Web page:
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All Play and No Work Is a Great Job
Stand back. I am about to make a shameless plug for my other job. No, not that one. The other other job.
I am about to encourage you to come see me at the Eugene and Marilyn Glick History Center, home of the Indiana Historical Society, at 450 W. Ohio Street in Indianapolis.
Wait. Let me take that back. I don’t want you to come and see me. I want you to come and meet some friends of mine - Ernest Zwerner and George Greenlee.
Ernest and George are men I portray in the Indiana Experience program "You Are There," where visitors go back in time by literally walking into a photograph of long ago. George is the owner of the Ford dealership in Hartford City circa 1924, and Ernie is the owner of the Citizen’s Market grocery in Terre Haute, in 1945.
Ernie and I are old pals, sort of. I portrayed him during the pilot phase of "You Are There" back in 2008. Fools that they are, they asked me to come back and get it right this time.
If it’s anything like the pilot year, I am going to be a happy boy.
Imagine a job where you get to make new friends every hour of every day a job where people come into your place of work and have a profound, positive emotional reaction to the atmosphere you’ve created a job where you play all day and help people think about their own histories.
Basically, that’s what I do.
Of course, it has other amusements as well. The market, you see, is a nearly-perfect reproduction of mom-and-pop grocery stores of the era, right down to the prices. You would be surprised how many people come in and want to buy what they think is a can of soup for six cents. Or maybe you wouldn’t.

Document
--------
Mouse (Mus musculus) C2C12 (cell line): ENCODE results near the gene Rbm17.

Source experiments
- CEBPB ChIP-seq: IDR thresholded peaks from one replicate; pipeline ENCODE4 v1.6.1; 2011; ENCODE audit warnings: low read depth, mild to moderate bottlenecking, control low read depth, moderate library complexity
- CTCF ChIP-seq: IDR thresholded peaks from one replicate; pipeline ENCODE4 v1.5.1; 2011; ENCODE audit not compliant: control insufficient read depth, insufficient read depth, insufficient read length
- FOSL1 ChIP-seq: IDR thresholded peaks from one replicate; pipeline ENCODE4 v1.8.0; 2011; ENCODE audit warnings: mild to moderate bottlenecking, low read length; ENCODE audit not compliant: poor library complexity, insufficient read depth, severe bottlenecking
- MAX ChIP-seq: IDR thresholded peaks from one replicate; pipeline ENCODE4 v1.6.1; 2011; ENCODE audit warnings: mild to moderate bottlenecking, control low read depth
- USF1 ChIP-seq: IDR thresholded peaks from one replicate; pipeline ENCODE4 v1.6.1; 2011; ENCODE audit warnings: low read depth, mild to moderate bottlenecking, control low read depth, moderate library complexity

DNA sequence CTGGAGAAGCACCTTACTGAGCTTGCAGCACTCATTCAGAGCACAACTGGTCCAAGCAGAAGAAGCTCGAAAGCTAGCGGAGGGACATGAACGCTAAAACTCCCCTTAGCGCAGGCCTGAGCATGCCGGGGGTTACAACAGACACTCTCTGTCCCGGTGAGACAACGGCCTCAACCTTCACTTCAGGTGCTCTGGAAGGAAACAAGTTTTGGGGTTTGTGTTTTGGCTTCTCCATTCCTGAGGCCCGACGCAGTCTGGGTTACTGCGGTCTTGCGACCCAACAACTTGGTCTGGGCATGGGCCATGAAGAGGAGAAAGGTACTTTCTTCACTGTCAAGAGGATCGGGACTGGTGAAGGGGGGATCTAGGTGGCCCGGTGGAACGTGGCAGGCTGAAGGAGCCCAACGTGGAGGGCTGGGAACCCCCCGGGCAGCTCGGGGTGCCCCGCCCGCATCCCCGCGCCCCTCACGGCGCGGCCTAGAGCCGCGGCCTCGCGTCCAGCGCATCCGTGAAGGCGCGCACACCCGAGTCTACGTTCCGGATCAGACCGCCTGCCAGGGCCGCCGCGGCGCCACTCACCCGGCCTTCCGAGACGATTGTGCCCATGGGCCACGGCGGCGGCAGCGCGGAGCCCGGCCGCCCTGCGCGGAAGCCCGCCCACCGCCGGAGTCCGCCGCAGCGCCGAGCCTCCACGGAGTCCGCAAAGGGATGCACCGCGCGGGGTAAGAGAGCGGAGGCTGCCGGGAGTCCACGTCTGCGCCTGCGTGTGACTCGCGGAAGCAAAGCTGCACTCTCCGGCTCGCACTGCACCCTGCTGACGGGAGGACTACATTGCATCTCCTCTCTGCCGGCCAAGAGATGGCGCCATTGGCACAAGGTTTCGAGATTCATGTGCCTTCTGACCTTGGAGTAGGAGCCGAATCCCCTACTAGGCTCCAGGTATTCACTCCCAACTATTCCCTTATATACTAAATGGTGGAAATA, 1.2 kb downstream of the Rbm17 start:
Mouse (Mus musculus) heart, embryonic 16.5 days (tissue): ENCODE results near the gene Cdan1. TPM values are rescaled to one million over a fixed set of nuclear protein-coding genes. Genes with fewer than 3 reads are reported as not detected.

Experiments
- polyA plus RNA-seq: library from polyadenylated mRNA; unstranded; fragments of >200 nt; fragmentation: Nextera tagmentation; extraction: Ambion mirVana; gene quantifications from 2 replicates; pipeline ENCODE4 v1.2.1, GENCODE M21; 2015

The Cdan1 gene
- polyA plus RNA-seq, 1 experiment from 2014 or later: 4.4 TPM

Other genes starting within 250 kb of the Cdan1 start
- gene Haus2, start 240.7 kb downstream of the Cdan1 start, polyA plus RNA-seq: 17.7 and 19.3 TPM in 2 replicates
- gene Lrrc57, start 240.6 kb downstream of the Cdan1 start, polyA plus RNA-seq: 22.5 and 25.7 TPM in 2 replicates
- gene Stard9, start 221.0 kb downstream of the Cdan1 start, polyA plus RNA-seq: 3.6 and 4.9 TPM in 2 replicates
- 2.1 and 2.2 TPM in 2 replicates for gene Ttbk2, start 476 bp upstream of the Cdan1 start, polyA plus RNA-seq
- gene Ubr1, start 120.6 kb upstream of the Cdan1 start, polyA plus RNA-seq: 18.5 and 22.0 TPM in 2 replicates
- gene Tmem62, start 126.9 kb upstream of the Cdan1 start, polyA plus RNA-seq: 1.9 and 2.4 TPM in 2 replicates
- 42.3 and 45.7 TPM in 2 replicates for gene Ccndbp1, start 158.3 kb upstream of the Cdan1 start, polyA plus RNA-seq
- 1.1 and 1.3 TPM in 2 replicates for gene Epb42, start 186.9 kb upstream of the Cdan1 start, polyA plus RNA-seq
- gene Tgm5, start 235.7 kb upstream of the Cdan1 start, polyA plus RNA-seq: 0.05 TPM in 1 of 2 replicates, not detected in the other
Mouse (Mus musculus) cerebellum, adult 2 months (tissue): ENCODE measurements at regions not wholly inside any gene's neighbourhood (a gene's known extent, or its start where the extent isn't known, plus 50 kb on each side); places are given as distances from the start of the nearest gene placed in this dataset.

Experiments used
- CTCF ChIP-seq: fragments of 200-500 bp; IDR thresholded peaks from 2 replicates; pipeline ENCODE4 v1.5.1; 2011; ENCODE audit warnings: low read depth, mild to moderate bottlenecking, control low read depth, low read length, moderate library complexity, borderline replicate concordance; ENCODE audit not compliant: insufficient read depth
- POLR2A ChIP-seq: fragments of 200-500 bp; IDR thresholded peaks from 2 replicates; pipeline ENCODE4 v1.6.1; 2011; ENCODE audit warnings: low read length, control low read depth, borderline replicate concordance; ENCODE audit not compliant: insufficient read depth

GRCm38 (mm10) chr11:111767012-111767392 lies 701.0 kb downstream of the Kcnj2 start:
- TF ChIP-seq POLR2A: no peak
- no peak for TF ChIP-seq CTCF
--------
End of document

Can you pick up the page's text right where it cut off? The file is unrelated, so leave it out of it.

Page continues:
One guy in 2008 kept coming in, day after day, bringing a new friend every day, to point out the bargains. He was so enthusiastic I came close to selling a broom for 41 cents before I remembered I was pretending, even if he wasn’t.
Now, George Greenlee is a new friend. The guy loves selling cars, but all Ford offers is the Model T in basic black, and it’s not moving the way it used to. He’s a little worried, but he covers it up with bluster and banter and most of all, jokes. I don’t know why they chose me to play him.
The cool thing about these roles, if you can call them that, are that they’re based on real people and there’s no script. It’s all improv. You know - like real life.
And it’s fun for the visitors, too, which is why I invited you. Admission is $7 for three experiences (there’s also a cool 1914 Indianapolis violin shop) and the Cole Porter room, where interpreters in fancy dress sing Cole Porter’s songs.
Yes, I’ll be working in there, too. I told you these people were fools.
But come on in if you want to know what it sounds like when Rochester from the Jack Benny Show sings "Night and Day." I liken it to the sound of a rusty gate swinging while the wind whistles through the outhouse. Which is another kind of Indiana Experience altogether.
© 2010 Mike Redmond. All Rights Reserved.
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